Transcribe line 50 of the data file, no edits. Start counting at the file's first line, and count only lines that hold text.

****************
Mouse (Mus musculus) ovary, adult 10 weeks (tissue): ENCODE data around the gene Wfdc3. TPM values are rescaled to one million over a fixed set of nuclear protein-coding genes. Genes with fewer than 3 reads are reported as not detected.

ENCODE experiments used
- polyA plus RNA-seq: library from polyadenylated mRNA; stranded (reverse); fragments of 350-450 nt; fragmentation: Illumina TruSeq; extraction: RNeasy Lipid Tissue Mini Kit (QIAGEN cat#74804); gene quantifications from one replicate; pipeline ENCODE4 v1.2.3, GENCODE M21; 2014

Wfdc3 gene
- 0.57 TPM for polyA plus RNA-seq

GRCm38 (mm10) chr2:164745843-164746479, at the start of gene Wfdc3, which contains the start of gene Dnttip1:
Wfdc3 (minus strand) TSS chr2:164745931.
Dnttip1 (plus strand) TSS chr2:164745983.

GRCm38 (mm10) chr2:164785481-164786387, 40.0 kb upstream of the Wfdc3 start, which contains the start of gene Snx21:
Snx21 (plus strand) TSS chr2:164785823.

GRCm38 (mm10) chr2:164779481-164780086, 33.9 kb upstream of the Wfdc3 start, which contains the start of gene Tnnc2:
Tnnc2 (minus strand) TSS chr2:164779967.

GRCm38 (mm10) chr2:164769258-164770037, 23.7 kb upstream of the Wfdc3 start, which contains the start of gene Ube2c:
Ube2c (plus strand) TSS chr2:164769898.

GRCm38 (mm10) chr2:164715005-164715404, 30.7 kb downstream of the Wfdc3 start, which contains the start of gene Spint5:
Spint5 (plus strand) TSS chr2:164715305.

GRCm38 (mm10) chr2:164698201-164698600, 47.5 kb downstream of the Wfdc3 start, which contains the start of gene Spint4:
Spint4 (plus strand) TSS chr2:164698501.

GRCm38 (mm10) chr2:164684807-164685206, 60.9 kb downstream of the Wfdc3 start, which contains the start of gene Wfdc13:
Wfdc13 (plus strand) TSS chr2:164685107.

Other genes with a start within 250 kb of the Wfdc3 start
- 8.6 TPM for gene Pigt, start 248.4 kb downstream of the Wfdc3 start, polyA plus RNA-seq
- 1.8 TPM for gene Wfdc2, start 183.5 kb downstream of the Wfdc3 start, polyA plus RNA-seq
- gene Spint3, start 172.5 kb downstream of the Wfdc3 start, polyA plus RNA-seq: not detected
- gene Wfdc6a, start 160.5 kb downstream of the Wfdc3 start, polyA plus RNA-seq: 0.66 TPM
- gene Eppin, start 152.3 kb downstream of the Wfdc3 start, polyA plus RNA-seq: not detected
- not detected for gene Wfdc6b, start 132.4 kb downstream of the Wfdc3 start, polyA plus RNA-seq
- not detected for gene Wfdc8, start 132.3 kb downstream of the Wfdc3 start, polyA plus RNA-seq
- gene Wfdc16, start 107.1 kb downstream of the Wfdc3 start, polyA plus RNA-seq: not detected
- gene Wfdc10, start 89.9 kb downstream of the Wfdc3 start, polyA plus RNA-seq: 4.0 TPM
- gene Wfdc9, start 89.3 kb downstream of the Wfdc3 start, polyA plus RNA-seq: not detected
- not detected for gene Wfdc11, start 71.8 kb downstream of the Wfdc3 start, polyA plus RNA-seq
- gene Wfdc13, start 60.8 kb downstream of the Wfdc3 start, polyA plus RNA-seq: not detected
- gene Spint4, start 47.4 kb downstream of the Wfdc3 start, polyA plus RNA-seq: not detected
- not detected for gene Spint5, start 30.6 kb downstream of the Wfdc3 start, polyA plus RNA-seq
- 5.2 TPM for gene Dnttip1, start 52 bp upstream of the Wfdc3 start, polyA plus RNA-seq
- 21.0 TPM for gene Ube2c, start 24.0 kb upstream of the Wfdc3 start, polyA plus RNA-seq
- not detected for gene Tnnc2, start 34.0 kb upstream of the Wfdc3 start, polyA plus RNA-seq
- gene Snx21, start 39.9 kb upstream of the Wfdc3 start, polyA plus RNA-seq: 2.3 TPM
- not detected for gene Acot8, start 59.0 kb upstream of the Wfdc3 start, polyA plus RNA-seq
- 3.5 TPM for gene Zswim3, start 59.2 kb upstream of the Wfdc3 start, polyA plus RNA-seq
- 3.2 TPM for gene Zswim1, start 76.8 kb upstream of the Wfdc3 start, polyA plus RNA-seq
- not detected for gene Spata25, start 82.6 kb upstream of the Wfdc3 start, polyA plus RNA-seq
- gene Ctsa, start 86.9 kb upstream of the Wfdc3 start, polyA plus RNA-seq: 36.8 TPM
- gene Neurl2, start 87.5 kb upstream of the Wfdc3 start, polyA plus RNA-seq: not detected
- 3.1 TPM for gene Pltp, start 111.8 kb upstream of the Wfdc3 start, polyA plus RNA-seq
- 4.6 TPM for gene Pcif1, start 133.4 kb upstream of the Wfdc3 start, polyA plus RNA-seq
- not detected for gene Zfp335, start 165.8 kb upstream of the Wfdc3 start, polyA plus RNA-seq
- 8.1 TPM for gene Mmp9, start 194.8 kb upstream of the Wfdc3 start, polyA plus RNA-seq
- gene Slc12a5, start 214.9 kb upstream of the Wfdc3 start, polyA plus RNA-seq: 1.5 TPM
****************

- gene Slc12a5, start 214.9 kb upstream of the Wfdc3 start, polyA plus RNA-seq: 1.5 TPM